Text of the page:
Texas back on the court; Hilbert to retire; Pacific forfeits; AVCA Poll, POW | Volleyballmag.com

Texas is finally back in action as the top-ranked Longhorns play Iowa State, the only team to beat them. Colorado State’s Tom Hilbert will retire at season’s end, Pacific players refuse to go to BYU, and we have the AVCA Poll and POW.

Wednesday is also national signing day, so if you follow volleyball teams on social media you will see which schools got papers from their recruits.

WEDNESDAY: A day after the sport took Election Day off, there are eight matches on the schedule including top-ranked Texas playing host to Iowa State in the Big 12. Iowa State is the only team to beat Texas, beating the Longhorns in five on October 19 in Ames. Texas, because TCU had to forfeit last week, hasn’t played a match since October 28. Also in the Big 12, Texas Tech is at Oklahoma.

No. 24 UCF plays an American Athletic Conference match at South Florida. 

ETSU (East Tennessee State University), which holds a three-game lead atop the Southern Conference standings, is at Chattanooga. Also in the SoCon, UNC Greensboro is at Western Carolina and Samford goes to Mercer.

Independent Chicago State plays at Delaware of the CAA and Southern Indiana goes to Eastern Illinois in the Ohio Valley Conference.

HILBERT TO RETIRE: Colorado State coach Tom Hilbert announced Monday he is retiring at season’s end. He joins Minnesota’s Hugh McCutcheon as the second coach to announce he is leaving after the 2022 season. Ole Miss also has an opening after the school and coach Kayla Banwarth “mutually agreed to part ways” two weeks ago.

Hilbert has been the Colorado State coach for 26 years. This is from the CSU news release:

“Today, after much thought and reflection, I am announcing that I have decided to retire from coaching collegiate volleyball at the end of this season,” Hilbert said. “For the past 39 years – 26 of them here at Colorado State – I have been blessed to live out my dream at the best university and in the best volleyball community in the country, Colorado State University and Fort Collins, Colo.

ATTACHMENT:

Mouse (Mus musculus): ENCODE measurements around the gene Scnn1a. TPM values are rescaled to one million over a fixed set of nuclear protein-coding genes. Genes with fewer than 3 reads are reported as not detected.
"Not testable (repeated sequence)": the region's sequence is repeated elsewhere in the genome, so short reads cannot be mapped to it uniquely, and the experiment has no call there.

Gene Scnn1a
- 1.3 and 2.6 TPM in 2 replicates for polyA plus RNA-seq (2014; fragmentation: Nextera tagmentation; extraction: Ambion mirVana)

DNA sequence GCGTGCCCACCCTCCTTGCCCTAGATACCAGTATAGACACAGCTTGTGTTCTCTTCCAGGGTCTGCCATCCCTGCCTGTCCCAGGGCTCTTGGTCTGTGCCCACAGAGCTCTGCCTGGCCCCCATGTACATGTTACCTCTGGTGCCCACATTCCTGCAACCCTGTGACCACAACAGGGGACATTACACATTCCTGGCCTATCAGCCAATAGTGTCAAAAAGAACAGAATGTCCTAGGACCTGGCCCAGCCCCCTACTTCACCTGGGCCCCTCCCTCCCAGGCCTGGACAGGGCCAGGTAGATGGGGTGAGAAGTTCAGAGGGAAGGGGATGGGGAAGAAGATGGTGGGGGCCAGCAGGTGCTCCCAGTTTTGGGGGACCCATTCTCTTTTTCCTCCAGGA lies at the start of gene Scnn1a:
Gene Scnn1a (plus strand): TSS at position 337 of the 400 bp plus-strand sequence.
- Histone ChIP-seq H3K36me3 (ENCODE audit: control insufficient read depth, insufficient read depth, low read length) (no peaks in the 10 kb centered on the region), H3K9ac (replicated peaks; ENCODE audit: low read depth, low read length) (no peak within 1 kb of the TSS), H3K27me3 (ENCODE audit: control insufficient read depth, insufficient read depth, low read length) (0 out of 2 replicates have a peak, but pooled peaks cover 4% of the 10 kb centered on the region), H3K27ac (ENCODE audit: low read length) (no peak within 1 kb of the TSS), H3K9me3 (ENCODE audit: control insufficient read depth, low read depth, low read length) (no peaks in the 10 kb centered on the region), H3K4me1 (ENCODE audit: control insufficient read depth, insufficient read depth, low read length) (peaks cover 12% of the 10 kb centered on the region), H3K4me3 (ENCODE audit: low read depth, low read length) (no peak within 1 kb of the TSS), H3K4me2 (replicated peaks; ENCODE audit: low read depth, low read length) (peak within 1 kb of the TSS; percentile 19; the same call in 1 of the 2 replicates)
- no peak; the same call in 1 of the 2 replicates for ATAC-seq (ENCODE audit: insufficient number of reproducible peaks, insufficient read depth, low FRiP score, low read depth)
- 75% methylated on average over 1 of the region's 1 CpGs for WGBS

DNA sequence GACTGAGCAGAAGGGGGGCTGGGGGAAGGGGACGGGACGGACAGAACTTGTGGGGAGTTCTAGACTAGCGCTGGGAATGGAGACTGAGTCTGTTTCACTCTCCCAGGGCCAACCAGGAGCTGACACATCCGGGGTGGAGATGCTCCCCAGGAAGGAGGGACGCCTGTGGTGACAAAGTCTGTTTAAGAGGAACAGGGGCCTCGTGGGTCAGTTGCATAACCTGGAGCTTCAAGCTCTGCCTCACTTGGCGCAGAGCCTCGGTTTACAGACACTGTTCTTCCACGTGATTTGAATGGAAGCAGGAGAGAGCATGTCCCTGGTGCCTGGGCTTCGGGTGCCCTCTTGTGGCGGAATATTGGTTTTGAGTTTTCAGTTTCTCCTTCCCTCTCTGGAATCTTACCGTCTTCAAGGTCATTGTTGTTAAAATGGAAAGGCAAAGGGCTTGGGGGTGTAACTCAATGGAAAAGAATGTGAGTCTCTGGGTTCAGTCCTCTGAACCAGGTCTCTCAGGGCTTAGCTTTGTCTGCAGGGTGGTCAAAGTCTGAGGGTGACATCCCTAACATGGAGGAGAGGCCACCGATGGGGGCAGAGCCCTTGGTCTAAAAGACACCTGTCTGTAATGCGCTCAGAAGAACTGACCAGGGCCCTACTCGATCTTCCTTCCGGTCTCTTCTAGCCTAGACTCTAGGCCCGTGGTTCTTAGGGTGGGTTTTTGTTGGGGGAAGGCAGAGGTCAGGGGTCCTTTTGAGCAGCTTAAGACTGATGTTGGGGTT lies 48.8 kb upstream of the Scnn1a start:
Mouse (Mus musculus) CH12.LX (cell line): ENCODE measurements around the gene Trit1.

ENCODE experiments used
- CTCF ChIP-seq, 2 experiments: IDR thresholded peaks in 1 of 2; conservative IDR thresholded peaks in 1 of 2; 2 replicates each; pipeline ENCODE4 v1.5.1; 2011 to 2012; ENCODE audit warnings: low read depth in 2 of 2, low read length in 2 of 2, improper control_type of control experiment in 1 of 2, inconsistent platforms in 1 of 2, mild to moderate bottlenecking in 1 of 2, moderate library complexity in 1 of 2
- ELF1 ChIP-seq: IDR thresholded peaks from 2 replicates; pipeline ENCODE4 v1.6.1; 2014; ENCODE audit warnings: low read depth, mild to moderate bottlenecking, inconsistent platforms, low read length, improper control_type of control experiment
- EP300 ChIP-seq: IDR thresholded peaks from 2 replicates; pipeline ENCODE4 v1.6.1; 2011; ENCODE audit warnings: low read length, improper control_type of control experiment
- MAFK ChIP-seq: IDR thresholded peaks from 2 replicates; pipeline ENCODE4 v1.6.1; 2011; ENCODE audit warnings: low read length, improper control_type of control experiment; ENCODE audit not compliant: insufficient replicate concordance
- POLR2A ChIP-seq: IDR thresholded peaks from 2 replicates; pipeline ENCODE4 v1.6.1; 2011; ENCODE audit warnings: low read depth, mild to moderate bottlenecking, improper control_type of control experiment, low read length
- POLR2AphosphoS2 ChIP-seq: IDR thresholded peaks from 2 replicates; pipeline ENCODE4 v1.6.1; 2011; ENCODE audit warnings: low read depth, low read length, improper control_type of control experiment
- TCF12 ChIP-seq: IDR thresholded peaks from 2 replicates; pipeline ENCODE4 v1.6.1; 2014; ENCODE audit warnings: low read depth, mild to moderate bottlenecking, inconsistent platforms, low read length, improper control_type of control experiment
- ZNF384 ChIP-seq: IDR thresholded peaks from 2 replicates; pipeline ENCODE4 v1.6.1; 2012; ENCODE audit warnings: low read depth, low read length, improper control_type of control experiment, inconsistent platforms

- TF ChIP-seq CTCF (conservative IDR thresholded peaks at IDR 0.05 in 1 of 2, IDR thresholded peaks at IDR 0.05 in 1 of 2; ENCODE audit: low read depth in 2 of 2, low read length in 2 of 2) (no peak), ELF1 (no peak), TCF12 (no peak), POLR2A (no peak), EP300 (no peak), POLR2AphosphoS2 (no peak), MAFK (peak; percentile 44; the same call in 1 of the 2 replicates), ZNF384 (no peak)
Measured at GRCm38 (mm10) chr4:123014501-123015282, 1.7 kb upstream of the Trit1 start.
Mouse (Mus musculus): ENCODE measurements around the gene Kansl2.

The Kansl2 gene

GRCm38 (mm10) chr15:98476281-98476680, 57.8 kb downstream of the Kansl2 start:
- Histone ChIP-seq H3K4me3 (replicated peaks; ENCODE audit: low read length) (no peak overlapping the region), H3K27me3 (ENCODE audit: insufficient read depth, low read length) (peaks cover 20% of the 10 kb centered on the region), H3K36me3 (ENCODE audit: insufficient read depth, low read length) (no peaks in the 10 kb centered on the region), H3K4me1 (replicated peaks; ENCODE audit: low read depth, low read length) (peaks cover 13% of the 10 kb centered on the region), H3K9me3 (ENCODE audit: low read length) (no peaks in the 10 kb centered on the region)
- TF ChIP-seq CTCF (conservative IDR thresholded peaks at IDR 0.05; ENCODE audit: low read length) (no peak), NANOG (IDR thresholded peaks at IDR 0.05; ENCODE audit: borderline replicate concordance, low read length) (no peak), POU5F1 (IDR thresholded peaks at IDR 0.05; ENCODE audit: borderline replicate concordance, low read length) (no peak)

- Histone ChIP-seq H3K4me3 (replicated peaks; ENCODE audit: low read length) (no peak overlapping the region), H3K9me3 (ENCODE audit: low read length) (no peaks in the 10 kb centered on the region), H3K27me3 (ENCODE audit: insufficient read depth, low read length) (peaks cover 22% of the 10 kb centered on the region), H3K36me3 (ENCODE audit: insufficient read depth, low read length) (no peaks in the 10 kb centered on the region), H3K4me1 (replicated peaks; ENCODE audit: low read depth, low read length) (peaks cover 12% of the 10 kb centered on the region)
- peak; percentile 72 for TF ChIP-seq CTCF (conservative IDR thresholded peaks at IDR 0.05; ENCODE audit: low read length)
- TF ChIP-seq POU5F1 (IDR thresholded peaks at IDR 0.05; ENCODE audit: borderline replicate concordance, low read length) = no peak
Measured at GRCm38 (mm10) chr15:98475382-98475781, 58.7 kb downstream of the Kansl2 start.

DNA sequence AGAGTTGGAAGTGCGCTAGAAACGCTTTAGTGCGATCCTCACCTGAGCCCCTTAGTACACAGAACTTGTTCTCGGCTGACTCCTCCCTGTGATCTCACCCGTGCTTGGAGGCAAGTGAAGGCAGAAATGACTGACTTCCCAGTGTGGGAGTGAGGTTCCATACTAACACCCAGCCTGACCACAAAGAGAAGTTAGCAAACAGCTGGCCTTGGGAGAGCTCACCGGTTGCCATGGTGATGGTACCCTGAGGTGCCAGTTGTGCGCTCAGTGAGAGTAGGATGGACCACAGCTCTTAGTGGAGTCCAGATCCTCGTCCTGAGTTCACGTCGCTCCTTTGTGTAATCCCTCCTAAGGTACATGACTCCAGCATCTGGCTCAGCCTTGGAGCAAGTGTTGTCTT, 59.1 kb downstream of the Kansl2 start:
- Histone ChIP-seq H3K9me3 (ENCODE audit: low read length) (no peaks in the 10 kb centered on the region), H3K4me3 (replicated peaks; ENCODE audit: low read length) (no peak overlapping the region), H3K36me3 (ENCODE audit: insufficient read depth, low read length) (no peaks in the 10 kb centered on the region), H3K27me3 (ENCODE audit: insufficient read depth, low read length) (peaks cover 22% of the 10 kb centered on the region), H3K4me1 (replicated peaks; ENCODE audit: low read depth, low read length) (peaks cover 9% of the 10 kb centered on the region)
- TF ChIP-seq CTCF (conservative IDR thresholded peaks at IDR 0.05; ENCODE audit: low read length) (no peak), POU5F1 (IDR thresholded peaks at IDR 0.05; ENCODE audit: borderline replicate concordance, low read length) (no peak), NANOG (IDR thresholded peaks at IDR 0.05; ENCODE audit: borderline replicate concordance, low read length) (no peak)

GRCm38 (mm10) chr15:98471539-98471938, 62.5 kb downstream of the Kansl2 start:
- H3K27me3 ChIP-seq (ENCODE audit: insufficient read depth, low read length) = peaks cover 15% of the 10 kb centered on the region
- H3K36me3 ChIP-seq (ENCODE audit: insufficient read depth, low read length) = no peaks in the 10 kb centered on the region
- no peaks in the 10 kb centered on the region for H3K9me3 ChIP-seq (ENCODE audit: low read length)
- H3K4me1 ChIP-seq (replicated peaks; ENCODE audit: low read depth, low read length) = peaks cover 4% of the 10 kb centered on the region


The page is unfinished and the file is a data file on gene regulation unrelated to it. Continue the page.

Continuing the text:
“I have so many people to thank from our incredible fan base, fellow coaches, and administrators. But most of all I want to thank the amazing players who have been the real impetus for the success of Ram Volleyball. Thank you for all that you were willing to give… and for trusting me with your collegiate experience.

“There will be a time to celebrate and reflect, with more storytelling and memories. But this is not that time. There is still work to do. We want to win the Mountain West Championship and the Mountain West Tournament. This team is filled with amazing young women who need your support. So, let’s keep our focus on this team and together, we can make 2022 a great story in Ram Volleyball history.”

Winning Mountain West Coach of the Year 12 times throughout his career as well as leading the Rams to 23 consecutive NCAA Tournament appearances, Hilbert’s impact on Ram volleyball is one which will continue to impact the program for years to come.

Colorado State is 17-8 this season, 10-4 in the Mountain West, and plays host to New Mexico on Thursday.

PACIFIC WON’T GO TO BYU: Pacific, which earlier beat BYU in West Coast Conference play, has forfeited its match in Provo on Thursday as a protest. BYU has already listed it as such on its website. The Cougars are 18-5 overall and second in the WCC at 12-2. Pacific is 13-12, 5-9.

From The Salt Lake Tribune:

Months after Duke volleyball player Rachel Richardson alleged that she was called a racial slur at BYU, the University of Pacific volleyball team pulled out of its game in Provo and elected to forfeit the match instead.